I’m going to start this article by saying that I work in marketing – more specifically, social media. Yes, I spend my days creating content, strategizing, scheduling, and analysing. And you know what? I love it! It’s an exciting job that didn’t exist when I was a kid and one that is continuing to expand into new dizzying digital dimensions. Here is where I’m going to get controversial though. I actually have a real love/hate relationship with social media.
I don’t feel this way when it’s work, in fact I’m more often than not excited to get to work each day and find new and creative ways to connect with clients and customers through engaging content. It’s when those platforms become personal that I struggle with this internal conflict of wanting to doomscroll my way through Instagram and go completely off-grid. Ok, that might be a slight exaggeration, but I’m sure we’ve all thought about it at one point or another.
Social media can be an amazing tool for connecting with people all over the world. Friends, family and co-workers can stay in touch with each other anytime and anywhere – something that has been a life-saver for many of us over the last 18 months. On the other hand social media can also be quite a dark place. Recent studies have shown that Facebook has knowingly downplayed data that suggests Instagram is toxic for young women. The damning and shocking results showed that 33% of young women felt worse about themselves and their bodies after scrolling through the platform. The fault certainly lies with the giants like Meta, who own Facebook and Instagram. They are simply and plainly not doing enough to protect people from the harmful effects of social media and the impact that it has on mental health. For media that is so easily and regularly consumed by a large portion of the planet, more needs to be done by these companies to ensure that people are being properly protected from harmful content.
Look, we get it, social media is fun. I personally love scrolling endlessly through TikTok in search for cat videos, but like many people I find that all of these platforms can become overwhelming. We have all dealt with both the positive and negative effects of social media at one point or another. Why is this? And more importantly – how can we make sure that social media remains fun without becoming toxic? Some people might want to get rid of it completely and that’s fine, but for those of us who don’t want to entirely switch off from it, learning how to live around it is crucial.
One of the biggest reasons for these negative feelings is that we don’t always take into account that the sky on Instagram isn’t the same blue as it is in real life. I don’t just mean because of filters, either. What I really mean is how we can get so swept away by how things look on social media, that it can change our perception of real life. We get pulled out by the tide among waves of photos of perfect lives. Seeing a constant stream of celebrities, influencers and even people we went to school with begins to convince us that we’re not achieving enough.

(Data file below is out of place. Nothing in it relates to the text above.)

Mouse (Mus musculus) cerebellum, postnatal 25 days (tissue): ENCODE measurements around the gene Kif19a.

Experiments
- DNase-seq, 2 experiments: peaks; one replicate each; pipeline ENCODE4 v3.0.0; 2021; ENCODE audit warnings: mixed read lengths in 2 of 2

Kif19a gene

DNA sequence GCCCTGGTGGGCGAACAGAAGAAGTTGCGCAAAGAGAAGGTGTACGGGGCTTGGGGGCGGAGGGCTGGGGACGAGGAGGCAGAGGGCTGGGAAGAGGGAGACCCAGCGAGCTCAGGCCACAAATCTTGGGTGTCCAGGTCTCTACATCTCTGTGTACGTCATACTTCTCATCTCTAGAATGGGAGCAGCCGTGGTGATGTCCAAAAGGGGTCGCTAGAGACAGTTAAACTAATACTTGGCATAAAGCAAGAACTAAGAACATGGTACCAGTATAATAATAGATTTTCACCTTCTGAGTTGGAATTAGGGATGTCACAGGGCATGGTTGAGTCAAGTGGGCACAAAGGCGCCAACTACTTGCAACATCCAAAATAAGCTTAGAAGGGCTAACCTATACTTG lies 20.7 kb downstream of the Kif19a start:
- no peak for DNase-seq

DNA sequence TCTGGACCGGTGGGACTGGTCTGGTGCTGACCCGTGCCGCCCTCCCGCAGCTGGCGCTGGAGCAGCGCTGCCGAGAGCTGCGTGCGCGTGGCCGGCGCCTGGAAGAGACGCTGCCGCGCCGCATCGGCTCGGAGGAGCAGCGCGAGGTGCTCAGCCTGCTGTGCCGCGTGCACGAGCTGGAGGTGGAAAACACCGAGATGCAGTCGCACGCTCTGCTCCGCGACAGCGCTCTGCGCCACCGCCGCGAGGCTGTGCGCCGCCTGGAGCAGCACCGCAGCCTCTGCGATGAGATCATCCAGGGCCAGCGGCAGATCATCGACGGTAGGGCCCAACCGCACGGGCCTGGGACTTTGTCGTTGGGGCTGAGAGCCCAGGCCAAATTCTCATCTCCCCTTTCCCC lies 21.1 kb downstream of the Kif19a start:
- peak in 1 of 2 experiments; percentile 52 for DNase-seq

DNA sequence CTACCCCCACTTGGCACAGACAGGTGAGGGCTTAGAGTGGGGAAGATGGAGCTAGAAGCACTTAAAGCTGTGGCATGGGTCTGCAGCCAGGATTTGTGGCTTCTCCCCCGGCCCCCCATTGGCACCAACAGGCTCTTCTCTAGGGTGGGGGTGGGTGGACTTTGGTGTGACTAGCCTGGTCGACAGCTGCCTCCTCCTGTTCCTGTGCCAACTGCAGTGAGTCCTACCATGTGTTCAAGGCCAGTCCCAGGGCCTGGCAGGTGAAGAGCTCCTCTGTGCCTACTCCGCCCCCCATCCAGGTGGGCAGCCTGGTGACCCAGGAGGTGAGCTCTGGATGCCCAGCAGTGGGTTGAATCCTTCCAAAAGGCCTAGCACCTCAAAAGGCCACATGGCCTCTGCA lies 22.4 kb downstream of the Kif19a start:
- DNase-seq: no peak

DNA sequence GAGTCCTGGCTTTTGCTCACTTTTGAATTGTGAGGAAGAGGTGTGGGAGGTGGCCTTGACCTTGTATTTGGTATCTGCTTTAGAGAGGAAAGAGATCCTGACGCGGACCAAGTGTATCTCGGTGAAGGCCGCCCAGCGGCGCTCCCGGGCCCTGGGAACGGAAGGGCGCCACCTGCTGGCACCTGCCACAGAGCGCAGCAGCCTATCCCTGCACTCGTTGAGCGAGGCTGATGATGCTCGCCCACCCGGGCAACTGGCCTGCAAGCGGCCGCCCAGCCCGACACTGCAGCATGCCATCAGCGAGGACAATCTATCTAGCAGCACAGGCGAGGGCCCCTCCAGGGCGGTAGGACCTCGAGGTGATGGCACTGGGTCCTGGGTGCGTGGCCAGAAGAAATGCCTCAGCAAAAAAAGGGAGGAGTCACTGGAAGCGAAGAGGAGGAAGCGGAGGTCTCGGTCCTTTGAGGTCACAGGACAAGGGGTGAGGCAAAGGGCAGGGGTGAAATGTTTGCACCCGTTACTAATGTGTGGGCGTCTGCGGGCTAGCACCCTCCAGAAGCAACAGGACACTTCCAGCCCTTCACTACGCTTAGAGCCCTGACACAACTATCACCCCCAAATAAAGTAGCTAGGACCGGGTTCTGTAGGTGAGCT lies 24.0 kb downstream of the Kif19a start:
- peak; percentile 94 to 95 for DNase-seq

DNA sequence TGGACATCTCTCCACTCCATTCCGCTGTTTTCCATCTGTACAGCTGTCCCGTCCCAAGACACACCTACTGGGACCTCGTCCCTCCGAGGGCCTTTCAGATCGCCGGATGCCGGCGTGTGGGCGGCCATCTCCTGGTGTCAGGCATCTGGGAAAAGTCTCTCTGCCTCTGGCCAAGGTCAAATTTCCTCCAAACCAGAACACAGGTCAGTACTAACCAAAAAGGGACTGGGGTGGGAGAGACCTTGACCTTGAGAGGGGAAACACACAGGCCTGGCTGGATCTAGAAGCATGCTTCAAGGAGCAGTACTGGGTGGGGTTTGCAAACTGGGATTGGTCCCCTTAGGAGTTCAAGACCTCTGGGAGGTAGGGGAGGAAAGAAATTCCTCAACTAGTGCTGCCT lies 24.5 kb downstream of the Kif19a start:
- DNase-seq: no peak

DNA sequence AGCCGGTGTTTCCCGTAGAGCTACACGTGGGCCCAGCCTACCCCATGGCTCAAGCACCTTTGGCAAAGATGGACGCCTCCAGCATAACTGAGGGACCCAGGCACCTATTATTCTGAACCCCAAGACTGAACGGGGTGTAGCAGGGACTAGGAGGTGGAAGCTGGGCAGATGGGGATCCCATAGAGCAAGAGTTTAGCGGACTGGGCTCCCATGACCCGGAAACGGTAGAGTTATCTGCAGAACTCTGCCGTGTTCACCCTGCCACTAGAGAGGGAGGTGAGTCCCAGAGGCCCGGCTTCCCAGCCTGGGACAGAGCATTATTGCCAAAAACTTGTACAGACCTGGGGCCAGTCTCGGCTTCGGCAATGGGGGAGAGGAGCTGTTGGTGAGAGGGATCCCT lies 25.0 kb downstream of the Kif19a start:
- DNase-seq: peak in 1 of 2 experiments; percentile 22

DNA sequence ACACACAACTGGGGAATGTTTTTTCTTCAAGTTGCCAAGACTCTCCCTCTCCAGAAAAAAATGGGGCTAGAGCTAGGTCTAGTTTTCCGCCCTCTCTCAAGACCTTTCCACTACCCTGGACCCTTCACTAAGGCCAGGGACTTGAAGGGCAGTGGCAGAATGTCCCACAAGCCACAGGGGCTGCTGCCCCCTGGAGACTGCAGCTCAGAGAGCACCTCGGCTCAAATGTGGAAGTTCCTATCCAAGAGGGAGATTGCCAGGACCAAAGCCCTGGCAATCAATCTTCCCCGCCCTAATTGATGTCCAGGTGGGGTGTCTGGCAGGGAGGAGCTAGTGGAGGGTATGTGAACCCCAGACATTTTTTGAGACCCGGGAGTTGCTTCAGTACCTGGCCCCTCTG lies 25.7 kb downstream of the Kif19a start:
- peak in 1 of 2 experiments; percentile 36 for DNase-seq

The saying, ‘The grass is greener on the other side’ has never been truer than it is in our socially connected world. Kylie Jenner’s life might be ultimate goals but is the grass really greener? That’s what I try to tell myself whenever social media gets too much. After all, we only ever see the good, carefully constructed parts of people’s lives. It’s a glimpse through the keyhole, not an all-access pass. Of course, there is a touch of envy in all of us, especially when we see things we wish we had in our own lives, but it’s when we take social media too seriously that we lose sight of all the good in our own lives. The grass isn’t always greener on the other side. It’s greener where you water it. I, like many, am still learning this and there are times when I can’t see this for myself. However keeping this at the forefront of my mind whenever those feelings arise has had a more positive impact on how I personally consume Social Media.
We are constantly consuming information in today’s world and this overload can certainly heighten these negative feelings. Plus, it can be exhausting even if you don’t realise it. Sometimes we just need to step away from it for our own sakes. If you too are struggling with social media, if you feel the dread when scrolling, stop for a second. Put the phone down and go and do something you enjoy. Don’t worry about sharing it with your followers, just go and be in your own bubble for a short while. Run, write, draw, read and reconnect with yourself. You will feel much better when/if you do decide to go back to it. It is also equally as important to reconnect with those closest to you IRL. You might think that your friend is doing well because she posted photos from her sunny holiday, but a real chat about her holiday over the phone or face-to-face will mean much more to her than any like on a photo. You never know when people might need you the most.
If the world of social media does get overwhelming, you can step away for as long as you like. Whether it’s an hour, a day, a week, a month or a year – it will be there when you get back. And whether you love it, hate it, love to hate it or all of the above, the most important thing that we can tell ourselves is that social media doesn’t define us and will never define us. What we put out into the real world matters infinitely more.
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